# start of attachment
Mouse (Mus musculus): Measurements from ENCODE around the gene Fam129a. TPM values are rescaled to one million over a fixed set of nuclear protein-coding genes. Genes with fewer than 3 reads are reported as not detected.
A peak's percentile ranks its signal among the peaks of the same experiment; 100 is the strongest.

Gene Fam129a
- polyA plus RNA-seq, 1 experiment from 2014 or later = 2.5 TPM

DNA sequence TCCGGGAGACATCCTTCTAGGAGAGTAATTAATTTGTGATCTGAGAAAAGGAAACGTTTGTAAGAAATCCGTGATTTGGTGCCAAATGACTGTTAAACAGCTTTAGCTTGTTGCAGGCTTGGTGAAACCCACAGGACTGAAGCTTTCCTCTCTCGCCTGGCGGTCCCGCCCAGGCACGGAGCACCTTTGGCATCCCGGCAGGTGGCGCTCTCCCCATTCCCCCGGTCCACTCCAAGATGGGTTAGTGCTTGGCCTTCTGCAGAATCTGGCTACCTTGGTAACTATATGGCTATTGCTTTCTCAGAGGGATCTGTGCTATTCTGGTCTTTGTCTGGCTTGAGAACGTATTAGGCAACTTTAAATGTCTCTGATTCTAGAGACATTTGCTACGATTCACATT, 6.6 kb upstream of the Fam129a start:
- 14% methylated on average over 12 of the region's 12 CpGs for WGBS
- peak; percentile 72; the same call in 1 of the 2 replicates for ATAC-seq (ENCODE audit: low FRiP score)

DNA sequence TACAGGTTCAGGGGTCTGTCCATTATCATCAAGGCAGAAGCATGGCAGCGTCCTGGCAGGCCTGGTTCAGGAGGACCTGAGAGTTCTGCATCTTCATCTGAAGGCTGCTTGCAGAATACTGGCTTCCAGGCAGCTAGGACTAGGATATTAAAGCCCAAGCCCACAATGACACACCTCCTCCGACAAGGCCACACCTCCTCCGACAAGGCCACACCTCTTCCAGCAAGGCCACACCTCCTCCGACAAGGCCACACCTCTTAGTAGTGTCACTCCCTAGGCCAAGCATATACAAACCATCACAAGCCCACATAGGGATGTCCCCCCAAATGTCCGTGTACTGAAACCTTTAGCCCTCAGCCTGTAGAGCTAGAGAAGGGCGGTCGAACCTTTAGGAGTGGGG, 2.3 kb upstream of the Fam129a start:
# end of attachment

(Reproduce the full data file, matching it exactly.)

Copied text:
Mouse (Mus musculus): Measurements from ENCODE around the gene Fam129a. TPM values are rescaled to one million over a fixed set of nuclear protein-coding genes. Genes with fewer than 3 reads are reported as not detected.
A peak's percentile ranks its signal among the peaks of the same experiment; 100 is the strongest.

Gene Fam129a
- polyA plus RNA-seq, 1 experiment from 2014 or later = 2.5 TPM

DNA sequence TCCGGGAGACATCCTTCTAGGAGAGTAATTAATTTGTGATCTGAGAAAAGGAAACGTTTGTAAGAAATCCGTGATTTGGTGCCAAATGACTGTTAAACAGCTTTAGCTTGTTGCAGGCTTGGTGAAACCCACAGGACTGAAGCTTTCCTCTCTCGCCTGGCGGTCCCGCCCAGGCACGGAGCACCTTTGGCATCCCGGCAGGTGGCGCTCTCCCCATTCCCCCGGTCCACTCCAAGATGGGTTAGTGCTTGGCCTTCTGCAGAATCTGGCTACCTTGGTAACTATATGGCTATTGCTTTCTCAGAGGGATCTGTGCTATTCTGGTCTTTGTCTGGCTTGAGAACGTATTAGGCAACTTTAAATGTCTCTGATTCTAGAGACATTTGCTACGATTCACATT, 6.6 kb upstream of the Fam129a start:
- 14% methylated on average over 12 of the region's 12 CpGs for WGBS
- peak; percentile 72; the same call in 1 of the 2 replicates for ATAC-seq (ENCODE audit: low FRiP score)

DNA sequence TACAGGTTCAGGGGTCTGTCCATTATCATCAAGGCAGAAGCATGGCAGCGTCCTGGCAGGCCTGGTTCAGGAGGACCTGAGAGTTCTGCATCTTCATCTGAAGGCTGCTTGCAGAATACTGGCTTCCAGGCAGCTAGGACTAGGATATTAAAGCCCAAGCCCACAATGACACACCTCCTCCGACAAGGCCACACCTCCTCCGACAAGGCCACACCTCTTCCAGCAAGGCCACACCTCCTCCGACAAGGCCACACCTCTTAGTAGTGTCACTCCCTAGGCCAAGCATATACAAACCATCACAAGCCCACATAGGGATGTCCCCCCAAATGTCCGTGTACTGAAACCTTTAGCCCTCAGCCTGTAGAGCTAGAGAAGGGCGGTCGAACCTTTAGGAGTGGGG, 2.3 kb upstream of the Fam129a start: